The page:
Steam Freemium advertisement

Steam recently implemented a slew of new free-to-play games.

Tyler does marketing for SFGameMonetization meetup in San Francisco, CA.

Why your game needs to be free-to-play
You work your tail off to build a great game. You put in hundreds of hours. From storyboarding to coding to calls with the designer to guerrilla marketing to gameplay testing to bug fixing, you pour sweat and tears into your baby. And now you want your customers to PAY for it? What are you, crazy?

But why shouldn’t I, you say. Building a game is significantly harder than a one-off web app that engineers can churn out themselves in a weekend, and those engineers charge for them. Building a game takes all of the challenges of coding and throws art, writing, and marketing on top of it. Why am I being punished for building the tougher product?

Sadly, to quote Ben Horowitz, nobody cares. Or at least your customers don’t. They saw your game had a great 4.5 star rating, immaculately written marketing copy, a bevy of beautiful gameplay screenshots, and even a snazzy app icon. They still aren’t convinced: they need to try it before they buy it. In dramatic fashion, users are flocking to free-to-play games and if your game isn’t free, you’re going to be left behind.

So why give it away for free? Honestly, the best way to think of your free users is as a marketing expense. Over the long term, the majority of users will stop using your app rather quickly whether it is paid or free, so your goal is to find as many of those long term users as possible. When trying to build a large user base to find these long term users, being free is a tremendous advantage. Free apps will get downloaded & used up to 6.6 times more than paid apps, and since this effect is compounded by word-of-mouth and viral channels, this can be the difference between your game joining the vaunted Top 100 list or being left in the basement of the App Store for eternity. Being free is also a great way to get users to try your game and convey your game’s vision far better than an app store description ever could.

Free is the new customer acquisition channel for anything from rarely beat out paid apps in revenue. You may ask: where is this growth coming from and how can I get a piece of it? The answer is in-app purchases.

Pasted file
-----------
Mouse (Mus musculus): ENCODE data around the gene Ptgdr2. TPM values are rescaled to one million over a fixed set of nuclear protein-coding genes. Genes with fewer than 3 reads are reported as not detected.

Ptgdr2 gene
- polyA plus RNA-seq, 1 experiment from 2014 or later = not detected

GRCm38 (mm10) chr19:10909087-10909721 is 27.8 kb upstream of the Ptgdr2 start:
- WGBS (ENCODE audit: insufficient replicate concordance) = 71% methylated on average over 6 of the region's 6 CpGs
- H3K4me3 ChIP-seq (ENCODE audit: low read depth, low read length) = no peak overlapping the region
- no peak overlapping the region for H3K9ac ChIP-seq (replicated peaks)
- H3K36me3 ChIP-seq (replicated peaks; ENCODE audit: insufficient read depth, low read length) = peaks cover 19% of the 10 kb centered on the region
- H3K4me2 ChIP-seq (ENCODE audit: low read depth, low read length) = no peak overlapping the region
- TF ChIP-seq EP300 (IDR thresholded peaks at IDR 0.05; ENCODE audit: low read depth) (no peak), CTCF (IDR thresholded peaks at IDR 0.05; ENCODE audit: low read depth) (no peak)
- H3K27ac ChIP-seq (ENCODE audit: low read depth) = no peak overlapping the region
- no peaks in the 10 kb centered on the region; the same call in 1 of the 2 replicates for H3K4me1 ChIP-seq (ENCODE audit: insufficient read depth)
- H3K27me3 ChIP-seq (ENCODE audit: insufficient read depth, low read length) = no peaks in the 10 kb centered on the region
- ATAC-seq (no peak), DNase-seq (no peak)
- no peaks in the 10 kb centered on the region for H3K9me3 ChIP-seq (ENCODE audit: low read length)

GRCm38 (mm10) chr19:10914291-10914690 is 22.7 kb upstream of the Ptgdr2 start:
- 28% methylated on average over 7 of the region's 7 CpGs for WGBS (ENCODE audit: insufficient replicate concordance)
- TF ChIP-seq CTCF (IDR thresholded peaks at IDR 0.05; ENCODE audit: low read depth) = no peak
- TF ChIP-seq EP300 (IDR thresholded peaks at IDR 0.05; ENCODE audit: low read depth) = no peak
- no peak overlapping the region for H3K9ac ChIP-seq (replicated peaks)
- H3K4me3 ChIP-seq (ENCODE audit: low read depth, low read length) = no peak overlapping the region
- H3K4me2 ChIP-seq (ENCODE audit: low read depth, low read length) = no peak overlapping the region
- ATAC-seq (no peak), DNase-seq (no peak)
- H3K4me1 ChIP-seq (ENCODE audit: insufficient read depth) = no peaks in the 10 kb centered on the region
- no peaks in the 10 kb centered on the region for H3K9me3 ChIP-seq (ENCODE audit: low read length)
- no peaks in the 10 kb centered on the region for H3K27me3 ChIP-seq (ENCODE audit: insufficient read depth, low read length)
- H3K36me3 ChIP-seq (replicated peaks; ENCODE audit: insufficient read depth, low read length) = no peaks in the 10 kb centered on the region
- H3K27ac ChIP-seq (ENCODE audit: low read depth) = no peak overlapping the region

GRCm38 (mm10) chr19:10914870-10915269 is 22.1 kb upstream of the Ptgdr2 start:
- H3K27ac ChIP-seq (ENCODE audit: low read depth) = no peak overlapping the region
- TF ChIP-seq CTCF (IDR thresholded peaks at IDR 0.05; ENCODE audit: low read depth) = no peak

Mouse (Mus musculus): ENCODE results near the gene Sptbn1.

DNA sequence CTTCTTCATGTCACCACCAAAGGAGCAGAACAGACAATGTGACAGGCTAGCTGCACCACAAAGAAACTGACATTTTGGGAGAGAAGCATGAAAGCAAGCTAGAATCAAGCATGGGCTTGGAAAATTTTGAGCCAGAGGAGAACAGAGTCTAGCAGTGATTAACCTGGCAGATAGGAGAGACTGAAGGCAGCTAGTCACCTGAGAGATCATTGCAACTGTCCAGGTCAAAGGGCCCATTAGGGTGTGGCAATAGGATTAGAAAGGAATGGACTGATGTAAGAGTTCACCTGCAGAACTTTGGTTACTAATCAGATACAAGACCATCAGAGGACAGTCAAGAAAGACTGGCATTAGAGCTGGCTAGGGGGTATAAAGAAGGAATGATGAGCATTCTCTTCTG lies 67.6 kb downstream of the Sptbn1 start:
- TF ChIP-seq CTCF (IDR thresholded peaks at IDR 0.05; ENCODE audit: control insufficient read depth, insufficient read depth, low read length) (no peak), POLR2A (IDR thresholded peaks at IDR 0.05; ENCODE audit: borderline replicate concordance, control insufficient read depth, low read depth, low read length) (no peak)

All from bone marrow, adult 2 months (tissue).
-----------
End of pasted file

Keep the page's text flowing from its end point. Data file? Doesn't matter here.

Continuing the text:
Why In-App Purchases?
Of the top 150 free games on the App Store as of April 2011, 94 games or 63% of these games were using in-app purchases to monetize their userbase. In-app purchases have exploded onto the virtual goods scene recently, and while there are a number of factors that contribute to this trend, the most prominent is increased user familiarity with paying real-money for in-game items. Paying real money to play a free game is a concept that would have made most users balk before Zynga pioneered the approaches and hooks that made this behavior more appealing to players.
In the years since Farmville’s runaway success, countless games have adopted this model and players are far more comfortable parting with their cash for a game they enjoy. However, signup friction is still a key barrier to entry for the new buyer. This is highlighted by the fact that Google is making big movesto fix this problem on Android. Once a user is signed up with a payment provider that is plug-and-play for developers, it becomes much easier to get them to spring for a level pack or Broadsword of Awesomeness.
However, it’s interesting to note that the majority of in-app purchases are actually not a Broadsword of any sort. Recent studies have shown that 68% of in-app purchases are consumable items, which are things that speed up or shortcut gameplay and are destroyed after use. This means that games powered by in-app purchases can show residual earnings without new content because players will pay for generic in-game currency or temporary boosts repeatedly. This is the coolest part about using an in-app purchases model: there is no longer a price ceiling on what a user thinks your game is worth.
In the past, shipping a console game would entail sales in retail stores, and users would either pay full price for the game upfront or not, based on it’s packaging and marketing buzz. Whether they found the game worth $5 or $500, they would always be forced into paying the $50 price tag and were not able to price themselves. Users that did not see the full $50 value in their game ended up disappointed, and games did not make any additional money from players that valued the game far above $50. Now, with in-app purchases, players that don’t find value in a game can still enjoy it and spread the word to their friends, and it is not unheard of for dedicated players to spend average paid iPhone app costs $3.62, you’ve actually earned over 5X more from this cohort by allowing users to price themselves.

Alright, you’ve convinced me. Where do I start?
There are a lot of great companies that are trying to help you learn how to implement in-app purchases intelligently into your game. I have written a post on this topic on Betable’s blog called virtual goods guide. I hope these posts get you started, but there are always other great resources out there that are just a Google search away. Good luck, and feel free to shoot me an email about your next game. I would love to try it, as long as I can do so for free ;) .